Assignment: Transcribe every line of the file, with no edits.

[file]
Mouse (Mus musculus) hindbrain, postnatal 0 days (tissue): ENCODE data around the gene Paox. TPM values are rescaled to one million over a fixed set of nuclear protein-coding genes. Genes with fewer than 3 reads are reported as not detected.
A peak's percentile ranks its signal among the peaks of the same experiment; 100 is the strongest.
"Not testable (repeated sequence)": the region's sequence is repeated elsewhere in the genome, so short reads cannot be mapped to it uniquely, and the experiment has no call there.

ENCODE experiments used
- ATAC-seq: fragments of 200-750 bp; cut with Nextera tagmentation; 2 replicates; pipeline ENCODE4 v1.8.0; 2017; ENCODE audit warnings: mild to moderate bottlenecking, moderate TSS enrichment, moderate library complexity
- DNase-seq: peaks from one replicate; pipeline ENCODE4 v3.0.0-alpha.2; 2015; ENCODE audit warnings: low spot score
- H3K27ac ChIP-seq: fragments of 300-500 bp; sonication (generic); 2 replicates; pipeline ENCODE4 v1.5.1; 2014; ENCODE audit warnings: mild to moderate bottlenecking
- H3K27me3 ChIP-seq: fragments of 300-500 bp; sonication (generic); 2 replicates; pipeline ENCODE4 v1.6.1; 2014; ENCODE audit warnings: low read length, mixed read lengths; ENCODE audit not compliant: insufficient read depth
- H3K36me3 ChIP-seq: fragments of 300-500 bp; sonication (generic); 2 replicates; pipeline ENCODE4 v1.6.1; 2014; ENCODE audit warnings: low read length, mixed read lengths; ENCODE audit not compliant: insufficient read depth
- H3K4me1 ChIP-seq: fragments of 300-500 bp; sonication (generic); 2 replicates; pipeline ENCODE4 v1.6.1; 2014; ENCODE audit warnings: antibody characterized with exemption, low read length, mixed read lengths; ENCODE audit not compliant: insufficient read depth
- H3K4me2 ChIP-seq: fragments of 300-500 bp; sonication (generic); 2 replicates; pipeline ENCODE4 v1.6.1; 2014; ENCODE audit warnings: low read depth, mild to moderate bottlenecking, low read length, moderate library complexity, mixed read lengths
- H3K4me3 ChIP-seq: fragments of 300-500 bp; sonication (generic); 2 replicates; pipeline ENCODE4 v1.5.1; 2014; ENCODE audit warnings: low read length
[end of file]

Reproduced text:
Mouse (Mus musculus) hindbrain, postnatal 0 days (tissue): ENCODE data around the gene Paox. TPM values are rescaled to one million over a fixed set of nuclear protein-coding genes. Genes with fewer than 3 reads are reported as not detected.
A peak's percentile ranks its signal among the peaks of the same experiment; 100 is the strongest.
"Not testable (repeated sequence)": the region's sequence is repeated elsewhere in the genome, so short reads cannot be mapped to it uniquely, and the experiment has no call there.

ENCODE experiments used
- ATAC-seq: fragments of 200-750 bp; cut with Nextera tagmentation; 2 replicates; pipeline ENCODE4 v1.8.0; 2017; ENCODE audit warnings: mild to moderate bottlenecking, moderate TSS enrichment, moderate library complexity
- DNase-seq: peaks from one replicate; pipeline ENCODE4 v3.0.0-alpha.2; 2015; ENCODE audit warnings: low spot score
- H3K27ac ChIP-seq: fragments of 300-500 bp; sonication (generic); 2 replicates; pipeline ENCODE4 v1.5.1; 2014; ENCODE audit warnings: mild to moderate bottlenecking
- H3K27me3 ChIP-seq: fragments of 300-500 bp; sonication (generic); 2 replicates; pipeline ENCODE4 v1.6.1; 2014; ENCODE audit warnings: low read length, mixed read lengths; ENCODE audit not compliant: insufficient read depth
- H3K36me3 ChIP-seq: fragments of 300-500 bp; sonication (generic); 2 replicates; pipeline ENCODE4 v1.6.1; 2014; ENCODE audit warnings: low read length, mixed read lengths; ENCODE audit not compliant: insufficient read depth
- H3K4me1 ChIP-seq: fragments of 300-500 bp; sonication (generic); 2 replicates; pipeline ENCODE4 v1.6.1; 2014; ENCODE audit warnings: antibody characterized with exemption, low read length, mixed read lengths; ENCODE audit not compliant: insufficient read depth
- H3K4me2 ChIP-seq: fragments of 300-500 bp; sonication (generic); 2 replicates; pipeline ENCODE4 v1.6.1; 2014; ENCODE audit warnings: low read depth, mild to moderate bottlenecking, low read length, moderate library complexity, mixed read lengths
- H3K4me3 ChIP-seq: fragments of 300-500 bp; sonication (generic); 2 replicates; pipeline ENCODE4 v1.5.1; 2014; ENCODE audit warnings: low read length